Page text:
So, what laws are there in economics? There are two of them:
 
(1) The Law of Supply and Demand
(2) The Law of One Price
 
I have trouble with the second law. Why? Because this law is quite often violated.
And, since it is too often violated, then, why is it a law?
 
We expect the same thing to sell for the same price. This is the Law of One Price.  
 
Why should this be true?  
 
Common sense dictates that if you could buy an apple for 25¢ and sell it for 50¢ across the street, everyone would want to buy apples where they are cheap and sell them where they are priced higher. Yet this price disparity will not last: As people take advantage, prices will adjust until apples of the same quality sell for the same price on both sides of the street.  Furthermore, a basket of apples must be priced in light of the total cost of buying the fruit individually. Otherwise, people will make up their own baskets and sell them to take advantage of any mispricing.
 
Take the example of aspirin.
 
Suppose, for the sake of argument, that Bayer aspirin and store brand aspirin are identical products, but that Bayer costs twice as much because some consumers believe (falsely, in this example) that Bayer is better. Would we expect markets to eradicate this price difference? Since the Bayer brand name is trademarked, it is not (legally) possible to go into the business of buying the store brand aspirin and repackaging it in Bayer bottles. This inability to transform the store brand into Bayer prevents one method arbitrageurs might use to drive the two prices to equality. Another possibility for arbitrageurs would be to try to sell the more expensive Bayer aspirin short today, betting that the price discrepancy will narrow once the buyers of Bayer “come to their senses.” Short selling works like this: an arbitrageur would borrow some bottles from a cooperative owner, sell the bottles today and promise the owner to replace the borrowed bottles with equivalent Bayer bottles in the future. Notice that two problems impede this strategy. First, there is no practical way to sell a consumer product short, and second, there is no way to predict when consumers will see the error in their ways. These problems create limits to the forces of arbitrage, and in most consumer goods markets, the Law may be violated quite dramatically
 
Source: http://faculty.chicagobooth.edu/richard.thaler/research/lawof.pdf
 
 
Next: I'll post parts from Harford's book  
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Re: Economics: Erratic wisdom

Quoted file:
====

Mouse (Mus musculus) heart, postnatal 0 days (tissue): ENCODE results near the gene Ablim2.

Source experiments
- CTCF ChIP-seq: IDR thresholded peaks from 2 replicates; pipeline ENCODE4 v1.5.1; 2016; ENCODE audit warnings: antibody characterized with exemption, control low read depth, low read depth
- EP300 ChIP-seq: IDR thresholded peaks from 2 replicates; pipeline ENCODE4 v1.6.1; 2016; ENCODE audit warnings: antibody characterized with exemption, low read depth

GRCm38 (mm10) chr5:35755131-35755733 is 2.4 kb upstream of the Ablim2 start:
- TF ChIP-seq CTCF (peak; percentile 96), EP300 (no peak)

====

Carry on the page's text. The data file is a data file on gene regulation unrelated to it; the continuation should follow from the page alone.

« Reply #66 on: Jul 13th, 2009, 3:07pm »
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on Jul 13th, 2009, 2:38pm, BenVitale wrote:
(2) The Law of One Price
 
I have trouble with the second law. Why? Because this law is quite often violated.
I think, that rather than being violated, it usually doesn't apply.
 
Quote:
And, since it is too often violated, then, why is it a law?
It is an ideal law. Drop a feather and a coin at the same time; the law of gravity tells you they should fall at the same rate, they don't. Why not? Because it is an ideal law, which doesn't apply under usual (non-vacuum) circumstances.
 
Quote:
We expect the same thing to sell for the same price. This is the Law of One Price.
But only under the condition we have one market, which has had time to reach equilibrium and where there is no difference in time or space between different parts of the market. And there are probably some other variables involved (such as convenience of buying all your goods at one place (comparing shops costs time and time is money).
 
Quote:
Suppose, for the sake of argument, that Bayer aspirin and store brand aspirin are identical products
They are chemically identical.
 
Quote:
but that Bayer costs twice as much because some consumers believe (falsely, in this example) that Bayer is better.
Then, thanks to the placebo effect, it will probably also work better.
Also, the mistaken beliefs mean that the law of one price doesn't apply, because it assumes consumers are completely informed.
 
Quote:
Would we expect markets to eradicate this price difference?
No. Not unless the consumers get the appropriate information and take it to heart.  
And even then, there are advantages to buying merchandise from large companies; e.g. if the occasion arises where you can sue them over faulty products, there is more to be had (on the down side they will have better lawyers).
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Re: Economics: Erratic wisdom  
« Reply #67 on: Jul 14th, 2009, 11:13am »
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on Jul 12th, 2009, 3:09pm, Grimbal wrote:
..................
 
More realistic would be that you are given a "menu" telling you how much you get when leaving with a given partner.  The price list being different for everybody, and your preferred partner (the one that makes you earn the most) not necessarily having you as preferred partner.  So you have to negotiate, either offer some money to a partner who is profitable to you or try to sell yourself to a less interesting partner but who would profit from leaving with you.  You might also consider giving money to someone if he renounces being matched with a partner you are after.
 
It seems it takes more than 2 to tango, after all.

 
Wow! This could work in a classroom experiment ... but out there in the real world? I doubt it ...  
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Re: Economics: Erratic wisdom